Jesus saith unto him, I am the way, [and] the truth, and the life: no man cometh unto the Father, but by me.
The “I am” saying of Jesus in today’s lesson certainly ranks among the most well-known statements of our Lord. It appears in what has been called Jesus’ “Farewell Discourse.” Jesus delivered it on the eve of his arrest, torture and crucifixion. After telling them of his imminent departure, he adds, “And whither I go ye know, and the way ye know” (John 14:4). Thomas perplexed responds, “Lord, we know not whither thou goest; and how can we know the way?” (John 14:6). Jesus’ response was singular and pointed regarding the way after which Thomas inquired. Bullinger acknowledges it as a hendiatris in which three things are said and one thing is meant.
The Greek texts add an “and’ between “way” and “truth.” We should understand the statement to mean: “I am the way, yes——the true and living way; for no man cometh unto the Father, but by me.” Of course Jesus is the truth (Matthew 22:16) and the life (John 11:25), but the context clearly shows that the subject of Thomas’ question is “the way.” The other two nouns, “the truth” and “the life,” are used to define the nature and character of the way about which Thomas inquired.
”Truth” and “life” are central to the message of the gospel of John. “Truth” is used in John 25 times and only 7 times in the other gospels. Jesus is the source and teacher of truth (Matthew 22:16; Mark 12:14; John 1:14,17), and that truth sets people free (John 8:32-38). “Life,” zoē, is used 38 times in John and only 17 times in the three other gospels. This life that Jesus gives is what sustains us (John 6:27).
This “I am” statement is very similar to Jesus’ claim to be the Door of the Sheep in John 10:7-9. There is only one God, and He has only one kingdom with only one entrance—Jesus Christ. Jesus used the definite article to distinguish Himself as “the way.” Although there are other ways (like the way of Balaam [II Peter 2:15] and the way of Cain [Jude 11], Jesus is the only true and living way.
A “way” is a path or route, and the disciples had expressed their confusion about where he was going and how they could follow. He clearly declared that there was no other way to the Father (vs 6) and his Father’s house (vss 2-3). Peter reiterated this same truth years later to the rulers in Jerusalem, saying about Jesus, “Salvation is found in no one else, for there is no other name under heaven given to men by which we must be saved” (Acts 4:12). The exclusive nature of the only path to salvation is expressed in the words “I am the way.”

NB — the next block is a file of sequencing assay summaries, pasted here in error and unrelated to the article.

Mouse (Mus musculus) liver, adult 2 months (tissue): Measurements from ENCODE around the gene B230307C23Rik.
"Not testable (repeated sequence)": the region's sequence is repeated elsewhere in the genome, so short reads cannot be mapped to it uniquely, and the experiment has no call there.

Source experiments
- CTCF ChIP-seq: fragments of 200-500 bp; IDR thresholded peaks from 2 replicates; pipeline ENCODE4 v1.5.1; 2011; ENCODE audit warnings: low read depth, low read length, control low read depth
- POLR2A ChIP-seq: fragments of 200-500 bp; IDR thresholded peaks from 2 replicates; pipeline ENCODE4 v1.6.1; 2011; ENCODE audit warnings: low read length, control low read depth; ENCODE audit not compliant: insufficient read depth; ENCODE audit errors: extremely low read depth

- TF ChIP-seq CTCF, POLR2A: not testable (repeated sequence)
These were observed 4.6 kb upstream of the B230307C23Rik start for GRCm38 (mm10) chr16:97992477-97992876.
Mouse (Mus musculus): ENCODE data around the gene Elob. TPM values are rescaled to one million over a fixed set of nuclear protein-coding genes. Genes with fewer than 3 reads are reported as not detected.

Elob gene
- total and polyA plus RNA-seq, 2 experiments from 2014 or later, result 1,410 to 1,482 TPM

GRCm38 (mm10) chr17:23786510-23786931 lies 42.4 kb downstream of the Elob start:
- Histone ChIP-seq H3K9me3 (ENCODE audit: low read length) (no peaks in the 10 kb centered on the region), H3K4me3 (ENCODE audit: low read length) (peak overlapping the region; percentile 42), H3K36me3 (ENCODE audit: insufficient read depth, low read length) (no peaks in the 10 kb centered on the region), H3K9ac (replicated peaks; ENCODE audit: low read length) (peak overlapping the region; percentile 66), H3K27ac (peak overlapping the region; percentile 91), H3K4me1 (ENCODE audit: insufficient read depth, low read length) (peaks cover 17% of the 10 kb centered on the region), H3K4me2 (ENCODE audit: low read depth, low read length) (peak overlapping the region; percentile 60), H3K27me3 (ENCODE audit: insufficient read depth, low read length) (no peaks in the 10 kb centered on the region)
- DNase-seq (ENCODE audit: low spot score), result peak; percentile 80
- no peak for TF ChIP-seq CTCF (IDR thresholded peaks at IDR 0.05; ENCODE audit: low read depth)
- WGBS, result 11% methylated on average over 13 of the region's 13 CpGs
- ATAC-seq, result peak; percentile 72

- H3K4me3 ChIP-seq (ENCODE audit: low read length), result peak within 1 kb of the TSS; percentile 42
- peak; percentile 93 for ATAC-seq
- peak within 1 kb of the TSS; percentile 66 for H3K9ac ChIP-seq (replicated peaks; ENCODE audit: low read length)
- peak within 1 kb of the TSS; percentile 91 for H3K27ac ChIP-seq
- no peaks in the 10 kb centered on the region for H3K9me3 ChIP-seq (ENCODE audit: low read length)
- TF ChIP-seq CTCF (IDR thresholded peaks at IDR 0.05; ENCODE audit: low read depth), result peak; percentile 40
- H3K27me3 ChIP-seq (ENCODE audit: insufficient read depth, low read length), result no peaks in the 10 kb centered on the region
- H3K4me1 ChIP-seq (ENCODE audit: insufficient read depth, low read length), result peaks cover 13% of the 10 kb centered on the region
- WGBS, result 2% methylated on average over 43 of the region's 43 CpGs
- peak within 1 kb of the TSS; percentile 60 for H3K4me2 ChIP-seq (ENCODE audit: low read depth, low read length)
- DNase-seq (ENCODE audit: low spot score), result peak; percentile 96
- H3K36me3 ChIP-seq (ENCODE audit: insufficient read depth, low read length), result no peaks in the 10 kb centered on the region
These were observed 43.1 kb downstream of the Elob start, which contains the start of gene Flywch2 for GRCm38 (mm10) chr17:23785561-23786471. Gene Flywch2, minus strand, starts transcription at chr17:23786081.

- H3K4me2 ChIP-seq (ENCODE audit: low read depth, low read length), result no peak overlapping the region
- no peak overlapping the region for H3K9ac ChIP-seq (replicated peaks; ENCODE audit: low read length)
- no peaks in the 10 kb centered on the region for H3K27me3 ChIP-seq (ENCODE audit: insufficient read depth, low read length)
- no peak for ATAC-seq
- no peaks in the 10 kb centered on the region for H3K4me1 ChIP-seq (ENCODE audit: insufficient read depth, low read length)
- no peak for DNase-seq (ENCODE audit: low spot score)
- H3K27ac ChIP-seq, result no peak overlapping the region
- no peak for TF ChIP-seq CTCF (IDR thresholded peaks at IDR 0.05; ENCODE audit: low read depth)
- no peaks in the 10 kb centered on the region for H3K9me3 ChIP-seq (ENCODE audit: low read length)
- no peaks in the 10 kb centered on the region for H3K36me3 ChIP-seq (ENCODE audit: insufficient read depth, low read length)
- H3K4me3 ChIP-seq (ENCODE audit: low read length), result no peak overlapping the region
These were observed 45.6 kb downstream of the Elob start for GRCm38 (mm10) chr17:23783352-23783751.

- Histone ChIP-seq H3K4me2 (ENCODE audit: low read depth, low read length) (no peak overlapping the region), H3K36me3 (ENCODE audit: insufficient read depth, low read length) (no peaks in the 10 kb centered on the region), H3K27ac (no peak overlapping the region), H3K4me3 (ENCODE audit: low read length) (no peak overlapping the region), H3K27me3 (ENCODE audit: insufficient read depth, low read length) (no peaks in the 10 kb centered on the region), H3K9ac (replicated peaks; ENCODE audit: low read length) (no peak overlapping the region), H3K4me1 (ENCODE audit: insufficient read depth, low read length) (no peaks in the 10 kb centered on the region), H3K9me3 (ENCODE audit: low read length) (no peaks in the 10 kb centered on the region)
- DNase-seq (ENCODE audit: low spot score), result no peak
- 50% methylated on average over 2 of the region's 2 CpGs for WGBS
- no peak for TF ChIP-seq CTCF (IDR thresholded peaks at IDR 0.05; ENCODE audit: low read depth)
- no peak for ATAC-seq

Jesus was clear: there is only one way, and he is it. This belief is not popular in our culture; it is not politically correct. Tolerance is the rule of the day, and diversity mandated, expected and allowed. Now, God does allow us to do anything we like. However, man’s efforts always fall short. That’s why God made a way that bypasses our work and accepts the reconciliatory and substitutional work of Jesus on our behalf. God is reaching out to us in Jesus Christ. We know that Scripture says that God’s gift of salvation through Jesus was GOD-given (John 3:16), GOD-empowered (John 1:12), and GOD-originated (II Timothy 1:9).
God supplied the sacrifice that He Himself demanded by sending His only Son to die for us. Christianity affirms this fact then, that our salvation is a result not of what we do, but of our faith in what Christ has done for us. When Jesus said, “It is finished” love’s redeeming work was DONE! It is important to note that Jesus said “it is finished,” not “I am finished.” Yes our redemption was finished, but he was not. He is still the true and living way, and he was just getting started.
As the true and living way, he is the only way to God (Matthew 7:14; John 10:1,7,9; 14:6). Through him God has made a way to escape (I Corinthians 10:13). Jesus has provided the way into the holiest (Hebrews 9:8-15; 10:19) and the new and living way (Hebrews 10:20). His teaching distinguishes the way of truth (II Peter 2:2), the right way (II Peter 2:15) and the way of righteousness (II Peter 2:21; I Corinthians 1:30).
By Wayne Clapp